With the new year came a number of changes in criminal prosecutions. One of the most significant changes has been bail reform. Whether you agree with the change or not, there is no question that this is going to have a major impact on the criminal justice system.

Where we were

Before 2020 bail could be set on any case. Some jurisdictions saw bail being set in every type of case, ranging from class “B” misdemeanors to major felonies. When arguing bail, prosecutors cited many factors, including the defendant’s prior contacts with the criminal justice system regardless of the outcome of that case, the defendant’s financial resources, family and community ties, the severity and potential sentence of the current crime, and the possibility that the defendant might pose a danger to society.

At the time, proponents of bail reform argued that bail is not supposed to be punitive, but that it is instead supposed to ensure that the defendant makes every court appearance. They further argued that impoverished individuals were being held in detention facilities on low amounts of bail ($500 – $1000), while more affluent individuals were readily capable of paying bail. Additionally, many times individuals held on bail would end up receiving non-jail pleas at the resolution of their case, but because they could not afford to bail themselves out after their arraignment, they spent the duration of their case in jail. This resulted in indigent defendants being incarcerated in facilities that sometimes posed major threats to their health and well being.

Where we are

As a result, in April of 2019 the NYS Legislature passed legislation that completely revamped the way that bail will be handled in New York. The most significant change will be the amount of people that will be released on their own recognizance following their arrest and arraignment.

Under the new legislation, cash bail can only be set in cases that constitute qualifying offenses. Generally speaking, these offenses include most violent felony offenses, any class “A” felony (with the exception of drug felonies), felony and misdemeanor sex offenses, and a handful of other offenses including witness intimidation, criminal contempt in the second degree, and money laundering in support of terrorism. The notable offenses that bail cannot be set on though, include sections of Burglary in the Second (which includes residential burglaries) and Robbery aided by another individual.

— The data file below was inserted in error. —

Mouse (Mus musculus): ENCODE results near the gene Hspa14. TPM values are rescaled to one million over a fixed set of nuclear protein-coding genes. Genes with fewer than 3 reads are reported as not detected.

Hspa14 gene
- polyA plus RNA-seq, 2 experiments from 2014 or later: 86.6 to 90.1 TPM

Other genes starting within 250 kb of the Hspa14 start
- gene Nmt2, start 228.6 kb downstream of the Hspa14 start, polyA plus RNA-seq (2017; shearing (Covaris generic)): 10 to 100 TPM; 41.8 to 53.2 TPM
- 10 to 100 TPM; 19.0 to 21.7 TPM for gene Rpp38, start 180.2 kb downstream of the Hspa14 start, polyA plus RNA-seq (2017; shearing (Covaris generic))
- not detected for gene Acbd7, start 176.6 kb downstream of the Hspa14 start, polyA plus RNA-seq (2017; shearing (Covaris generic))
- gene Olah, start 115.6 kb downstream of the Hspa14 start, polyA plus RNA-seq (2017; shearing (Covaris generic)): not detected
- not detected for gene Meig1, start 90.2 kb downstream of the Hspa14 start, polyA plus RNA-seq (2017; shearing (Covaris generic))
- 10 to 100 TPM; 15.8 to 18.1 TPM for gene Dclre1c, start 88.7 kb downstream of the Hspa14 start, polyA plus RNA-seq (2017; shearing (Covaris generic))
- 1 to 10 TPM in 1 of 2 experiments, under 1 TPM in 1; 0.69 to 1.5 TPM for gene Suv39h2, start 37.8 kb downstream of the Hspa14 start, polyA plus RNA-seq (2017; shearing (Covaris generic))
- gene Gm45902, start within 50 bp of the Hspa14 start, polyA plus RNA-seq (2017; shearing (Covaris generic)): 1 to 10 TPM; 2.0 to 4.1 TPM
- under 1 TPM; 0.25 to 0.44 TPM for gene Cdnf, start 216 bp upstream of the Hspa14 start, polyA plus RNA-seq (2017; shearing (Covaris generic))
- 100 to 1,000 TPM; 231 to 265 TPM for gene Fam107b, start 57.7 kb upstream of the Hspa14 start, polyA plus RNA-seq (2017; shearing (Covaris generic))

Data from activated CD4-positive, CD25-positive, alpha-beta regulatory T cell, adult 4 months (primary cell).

In addition to eliminating cash bail, the new bail law has set up a system where many offenses would result in Desk Appearance Tickets or “DAT’s.” For those of you who don’t know what a DAT is, it’s effectively the same as a summons. The difference between a DAT and a summons, is that a DAT commands the defendant to come back to court for an arraignment on criminal charges.

Generally speaking, when an individual is arrested they are arraigned in front of a judge. Then, bail is determined, and the case is adjourned for a conference date so that the defense attorney and prosecutor can begin plea bargaining. Under the new law though, that first arraignment date can be delayed when a DAT is issued at the precinct instead of having the defendant go through the traditional arraignment route. Whereas issuing DAT’s in the past was discretionary for police officers, now, they are mandatory for most class “E” felonies and misdemeanor offenses, with certain exceptions.

This has some pros and cons. One benefit to this new system will be that defendants will be able to retain attorneys before their arraignment. These attorneys can then contact the prosecutor and hopefully negotiate a disposition prior to the arraignment date. This may result in quicker resolutions to cases that might otherwise drag on for months. Advocates against this new system suggest that this will result in people failing to return to court, and an increase in crime.

What does this mean for the future?

There are a number of arguments coming from both sides of the aisle as to the potential results of these new changes.

Proponents of the changes argue that the streets will in fact become safer as people will no longer experience the negative effects of incarceration, such as job loss, inability to pay rent, and loss of community ties. They further argue that experiencing these effects and other effects of incarceration lead to individuals committing additional crimes when they do get out of jail. For more information on arguments by proponents, click here.

Advocates against the changes argue that the streets are going to become much more dangerous as the threat of incarceration is taken away. They warn that people are going to continue committing crimes after they are released, and that they will go on to commit more serious crimes. In fact, there have been a few instances of this in the media already. See here and here.

Whether you support or oppose this new legislation, it goes without saying that it will yield significant changes to our criminal justice system. Only time will tell what the results will be.